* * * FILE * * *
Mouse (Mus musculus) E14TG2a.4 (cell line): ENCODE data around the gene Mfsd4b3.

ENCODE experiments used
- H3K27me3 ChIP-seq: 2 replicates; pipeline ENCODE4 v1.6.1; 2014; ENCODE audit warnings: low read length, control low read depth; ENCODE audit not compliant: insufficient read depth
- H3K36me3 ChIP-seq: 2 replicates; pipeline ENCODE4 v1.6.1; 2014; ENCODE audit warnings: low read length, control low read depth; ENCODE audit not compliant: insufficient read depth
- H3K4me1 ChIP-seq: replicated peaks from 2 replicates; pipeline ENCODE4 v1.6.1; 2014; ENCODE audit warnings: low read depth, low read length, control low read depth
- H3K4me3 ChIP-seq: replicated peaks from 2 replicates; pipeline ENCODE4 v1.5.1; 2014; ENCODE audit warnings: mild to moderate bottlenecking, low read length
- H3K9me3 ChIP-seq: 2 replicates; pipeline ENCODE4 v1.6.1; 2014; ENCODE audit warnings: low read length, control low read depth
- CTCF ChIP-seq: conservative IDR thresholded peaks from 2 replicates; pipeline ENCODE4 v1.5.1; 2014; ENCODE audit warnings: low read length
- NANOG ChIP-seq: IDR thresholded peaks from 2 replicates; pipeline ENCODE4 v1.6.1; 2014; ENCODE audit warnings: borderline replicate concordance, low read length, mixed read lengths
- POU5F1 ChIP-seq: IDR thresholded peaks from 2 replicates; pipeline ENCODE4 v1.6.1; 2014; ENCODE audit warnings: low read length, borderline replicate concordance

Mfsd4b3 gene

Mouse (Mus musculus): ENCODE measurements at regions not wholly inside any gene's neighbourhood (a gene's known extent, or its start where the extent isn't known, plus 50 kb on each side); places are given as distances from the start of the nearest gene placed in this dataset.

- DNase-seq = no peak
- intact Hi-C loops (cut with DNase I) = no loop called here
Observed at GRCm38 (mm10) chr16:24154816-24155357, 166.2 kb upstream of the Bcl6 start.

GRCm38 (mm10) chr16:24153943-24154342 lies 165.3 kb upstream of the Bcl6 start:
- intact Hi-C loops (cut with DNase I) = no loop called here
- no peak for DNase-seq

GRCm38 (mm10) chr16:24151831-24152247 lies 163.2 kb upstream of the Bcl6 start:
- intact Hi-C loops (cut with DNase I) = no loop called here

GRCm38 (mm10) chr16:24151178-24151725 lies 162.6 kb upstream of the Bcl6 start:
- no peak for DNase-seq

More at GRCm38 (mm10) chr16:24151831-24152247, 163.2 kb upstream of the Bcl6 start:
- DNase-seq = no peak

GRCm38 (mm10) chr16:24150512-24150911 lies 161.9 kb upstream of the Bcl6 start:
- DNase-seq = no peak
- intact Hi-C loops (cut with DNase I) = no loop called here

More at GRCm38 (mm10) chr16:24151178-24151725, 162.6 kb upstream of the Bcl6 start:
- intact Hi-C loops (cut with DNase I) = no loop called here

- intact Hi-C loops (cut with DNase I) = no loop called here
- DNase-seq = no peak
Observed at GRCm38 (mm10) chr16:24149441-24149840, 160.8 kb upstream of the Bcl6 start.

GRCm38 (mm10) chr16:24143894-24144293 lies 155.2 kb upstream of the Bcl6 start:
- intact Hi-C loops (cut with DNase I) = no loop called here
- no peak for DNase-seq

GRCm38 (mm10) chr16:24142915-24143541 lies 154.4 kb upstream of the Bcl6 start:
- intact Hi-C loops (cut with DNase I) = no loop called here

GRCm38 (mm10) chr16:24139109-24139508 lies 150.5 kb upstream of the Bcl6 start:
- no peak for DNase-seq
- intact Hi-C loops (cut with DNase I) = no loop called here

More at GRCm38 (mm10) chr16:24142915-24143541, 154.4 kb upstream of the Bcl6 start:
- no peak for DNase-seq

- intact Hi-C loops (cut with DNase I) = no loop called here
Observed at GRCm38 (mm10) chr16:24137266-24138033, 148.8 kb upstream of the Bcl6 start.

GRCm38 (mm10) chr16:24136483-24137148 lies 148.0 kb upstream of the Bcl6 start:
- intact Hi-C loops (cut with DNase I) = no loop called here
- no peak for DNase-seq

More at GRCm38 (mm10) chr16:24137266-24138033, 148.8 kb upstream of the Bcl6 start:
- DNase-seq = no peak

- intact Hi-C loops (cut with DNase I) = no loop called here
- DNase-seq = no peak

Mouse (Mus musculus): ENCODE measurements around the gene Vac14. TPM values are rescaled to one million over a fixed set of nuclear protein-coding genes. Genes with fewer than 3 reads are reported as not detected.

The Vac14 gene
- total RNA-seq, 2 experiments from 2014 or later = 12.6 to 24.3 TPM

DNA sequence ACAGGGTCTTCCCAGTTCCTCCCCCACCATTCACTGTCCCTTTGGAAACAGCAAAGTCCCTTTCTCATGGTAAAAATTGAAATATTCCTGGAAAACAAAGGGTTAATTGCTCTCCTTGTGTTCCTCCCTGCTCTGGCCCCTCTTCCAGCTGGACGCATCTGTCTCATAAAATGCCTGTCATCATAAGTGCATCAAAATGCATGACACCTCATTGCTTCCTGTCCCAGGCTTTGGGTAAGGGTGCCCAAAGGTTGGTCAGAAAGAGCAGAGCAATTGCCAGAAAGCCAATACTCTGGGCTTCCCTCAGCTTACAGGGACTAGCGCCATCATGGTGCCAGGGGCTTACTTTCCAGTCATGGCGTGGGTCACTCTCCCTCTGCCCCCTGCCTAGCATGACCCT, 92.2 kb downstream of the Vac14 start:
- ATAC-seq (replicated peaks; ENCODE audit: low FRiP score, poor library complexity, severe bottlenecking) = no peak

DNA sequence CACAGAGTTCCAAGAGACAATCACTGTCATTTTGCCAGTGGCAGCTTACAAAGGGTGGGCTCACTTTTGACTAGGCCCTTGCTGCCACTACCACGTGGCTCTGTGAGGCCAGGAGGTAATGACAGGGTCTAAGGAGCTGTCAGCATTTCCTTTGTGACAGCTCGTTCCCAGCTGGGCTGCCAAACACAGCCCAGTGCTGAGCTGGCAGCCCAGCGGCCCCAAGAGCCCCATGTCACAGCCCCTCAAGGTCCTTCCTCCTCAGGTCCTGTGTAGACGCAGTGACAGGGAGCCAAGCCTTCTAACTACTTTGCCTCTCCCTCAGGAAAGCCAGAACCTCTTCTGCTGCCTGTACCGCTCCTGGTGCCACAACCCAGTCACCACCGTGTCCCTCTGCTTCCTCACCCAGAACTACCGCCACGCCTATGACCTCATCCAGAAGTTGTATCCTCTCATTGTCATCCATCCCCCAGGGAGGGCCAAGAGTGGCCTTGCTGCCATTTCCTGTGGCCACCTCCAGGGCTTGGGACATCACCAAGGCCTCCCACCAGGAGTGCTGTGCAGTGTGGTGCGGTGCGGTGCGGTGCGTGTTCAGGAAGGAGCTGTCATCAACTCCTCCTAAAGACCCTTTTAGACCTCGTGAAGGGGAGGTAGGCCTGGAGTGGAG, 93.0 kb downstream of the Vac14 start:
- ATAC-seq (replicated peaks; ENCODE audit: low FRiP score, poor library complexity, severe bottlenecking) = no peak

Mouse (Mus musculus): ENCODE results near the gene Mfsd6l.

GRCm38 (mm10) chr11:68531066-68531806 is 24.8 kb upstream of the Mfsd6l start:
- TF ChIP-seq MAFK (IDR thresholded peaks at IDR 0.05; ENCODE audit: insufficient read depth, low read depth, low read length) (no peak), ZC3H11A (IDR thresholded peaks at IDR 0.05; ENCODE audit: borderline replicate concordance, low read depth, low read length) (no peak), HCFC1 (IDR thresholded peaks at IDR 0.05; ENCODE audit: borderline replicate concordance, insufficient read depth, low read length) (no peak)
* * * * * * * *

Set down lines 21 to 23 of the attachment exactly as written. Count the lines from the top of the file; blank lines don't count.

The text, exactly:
GRCm38 (mm10) chr16:24151178-24151725 lies 162.6 kb upstream of the Bcl6 start:
- no peak for DNase-seq

More at GRCm38 (mm10) chr16:24151831-24152247, 163.2 kb upstream of the Bcl6 start: